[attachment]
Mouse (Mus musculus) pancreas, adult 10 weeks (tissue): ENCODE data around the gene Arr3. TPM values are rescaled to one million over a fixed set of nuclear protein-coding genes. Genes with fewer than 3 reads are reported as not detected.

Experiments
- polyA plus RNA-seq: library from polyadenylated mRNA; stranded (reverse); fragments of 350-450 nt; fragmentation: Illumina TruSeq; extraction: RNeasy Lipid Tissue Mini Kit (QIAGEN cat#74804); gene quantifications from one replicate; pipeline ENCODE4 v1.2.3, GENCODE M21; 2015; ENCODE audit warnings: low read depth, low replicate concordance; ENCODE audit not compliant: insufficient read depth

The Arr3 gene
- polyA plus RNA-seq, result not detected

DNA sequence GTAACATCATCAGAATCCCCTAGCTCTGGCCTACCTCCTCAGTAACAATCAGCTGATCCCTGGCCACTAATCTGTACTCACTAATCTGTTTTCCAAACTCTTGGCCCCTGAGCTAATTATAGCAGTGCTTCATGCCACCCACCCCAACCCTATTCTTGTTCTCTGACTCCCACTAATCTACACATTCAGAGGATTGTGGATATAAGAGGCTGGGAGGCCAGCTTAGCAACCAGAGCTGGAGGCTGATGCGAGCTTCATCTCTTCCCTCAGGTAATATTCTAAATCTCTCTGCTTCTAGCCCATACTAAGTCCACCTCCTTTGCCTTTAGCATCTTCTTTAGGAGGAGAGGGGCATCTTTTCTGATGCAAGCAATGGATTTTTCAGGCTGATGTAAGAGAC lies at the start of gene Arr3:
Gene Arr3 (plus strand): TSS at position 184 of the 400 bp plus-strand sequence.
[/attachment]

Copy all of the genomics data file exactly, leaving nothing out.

Mouse (Mus musculus) pancreas, adult 10 weeks (tissue): ENCODE data around the gene Arr3. TPM values are rescaled to one million over a fixed set of nuclear protein-coding genes. Genes with fewer than 3 reads are reported as not detected.

Experiments
- polyA plus RNA-seq: library from polyadenylated mRNA; stranded (reverse); fragments of 350-450 nt; fragmentation: Illumina TruSeq; extraction: RNeasy Lipid Tissue Mini Kit (QIAGEN cat#74804); gene quantifications from one replicate; pipeline ENCODE4 v1.2.3, GENCODE M21; 2015; ENCODE audit warnings: low read depth, low replicate concordance; ENCODE audit not compliant: insufficient read depth

The Arr3 gene
- polyA plus RNA-seq, result not detected

DNA sequence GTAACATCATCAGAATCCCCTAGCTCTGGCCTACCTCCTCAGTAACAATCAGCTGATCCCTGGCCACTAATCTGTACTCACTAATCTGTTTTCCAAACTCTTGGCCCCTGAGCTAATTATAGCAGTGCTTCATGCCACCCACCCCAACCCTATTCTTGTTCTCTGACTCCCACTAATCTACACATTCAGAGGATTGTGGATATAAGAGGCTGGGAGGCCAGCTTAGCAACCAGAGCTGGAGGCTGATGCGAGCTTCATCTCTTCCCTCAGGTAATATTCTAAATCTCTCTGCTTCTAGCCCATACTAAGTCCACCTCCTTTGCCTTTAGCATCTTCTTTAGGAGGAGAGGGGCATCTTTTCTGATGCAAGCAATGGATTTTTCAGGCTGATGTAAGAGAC lies at the start of gene Arr3:
Gene Arr3 (plus strand): TSS at position 184 of the 400 bp plus-strand sequence.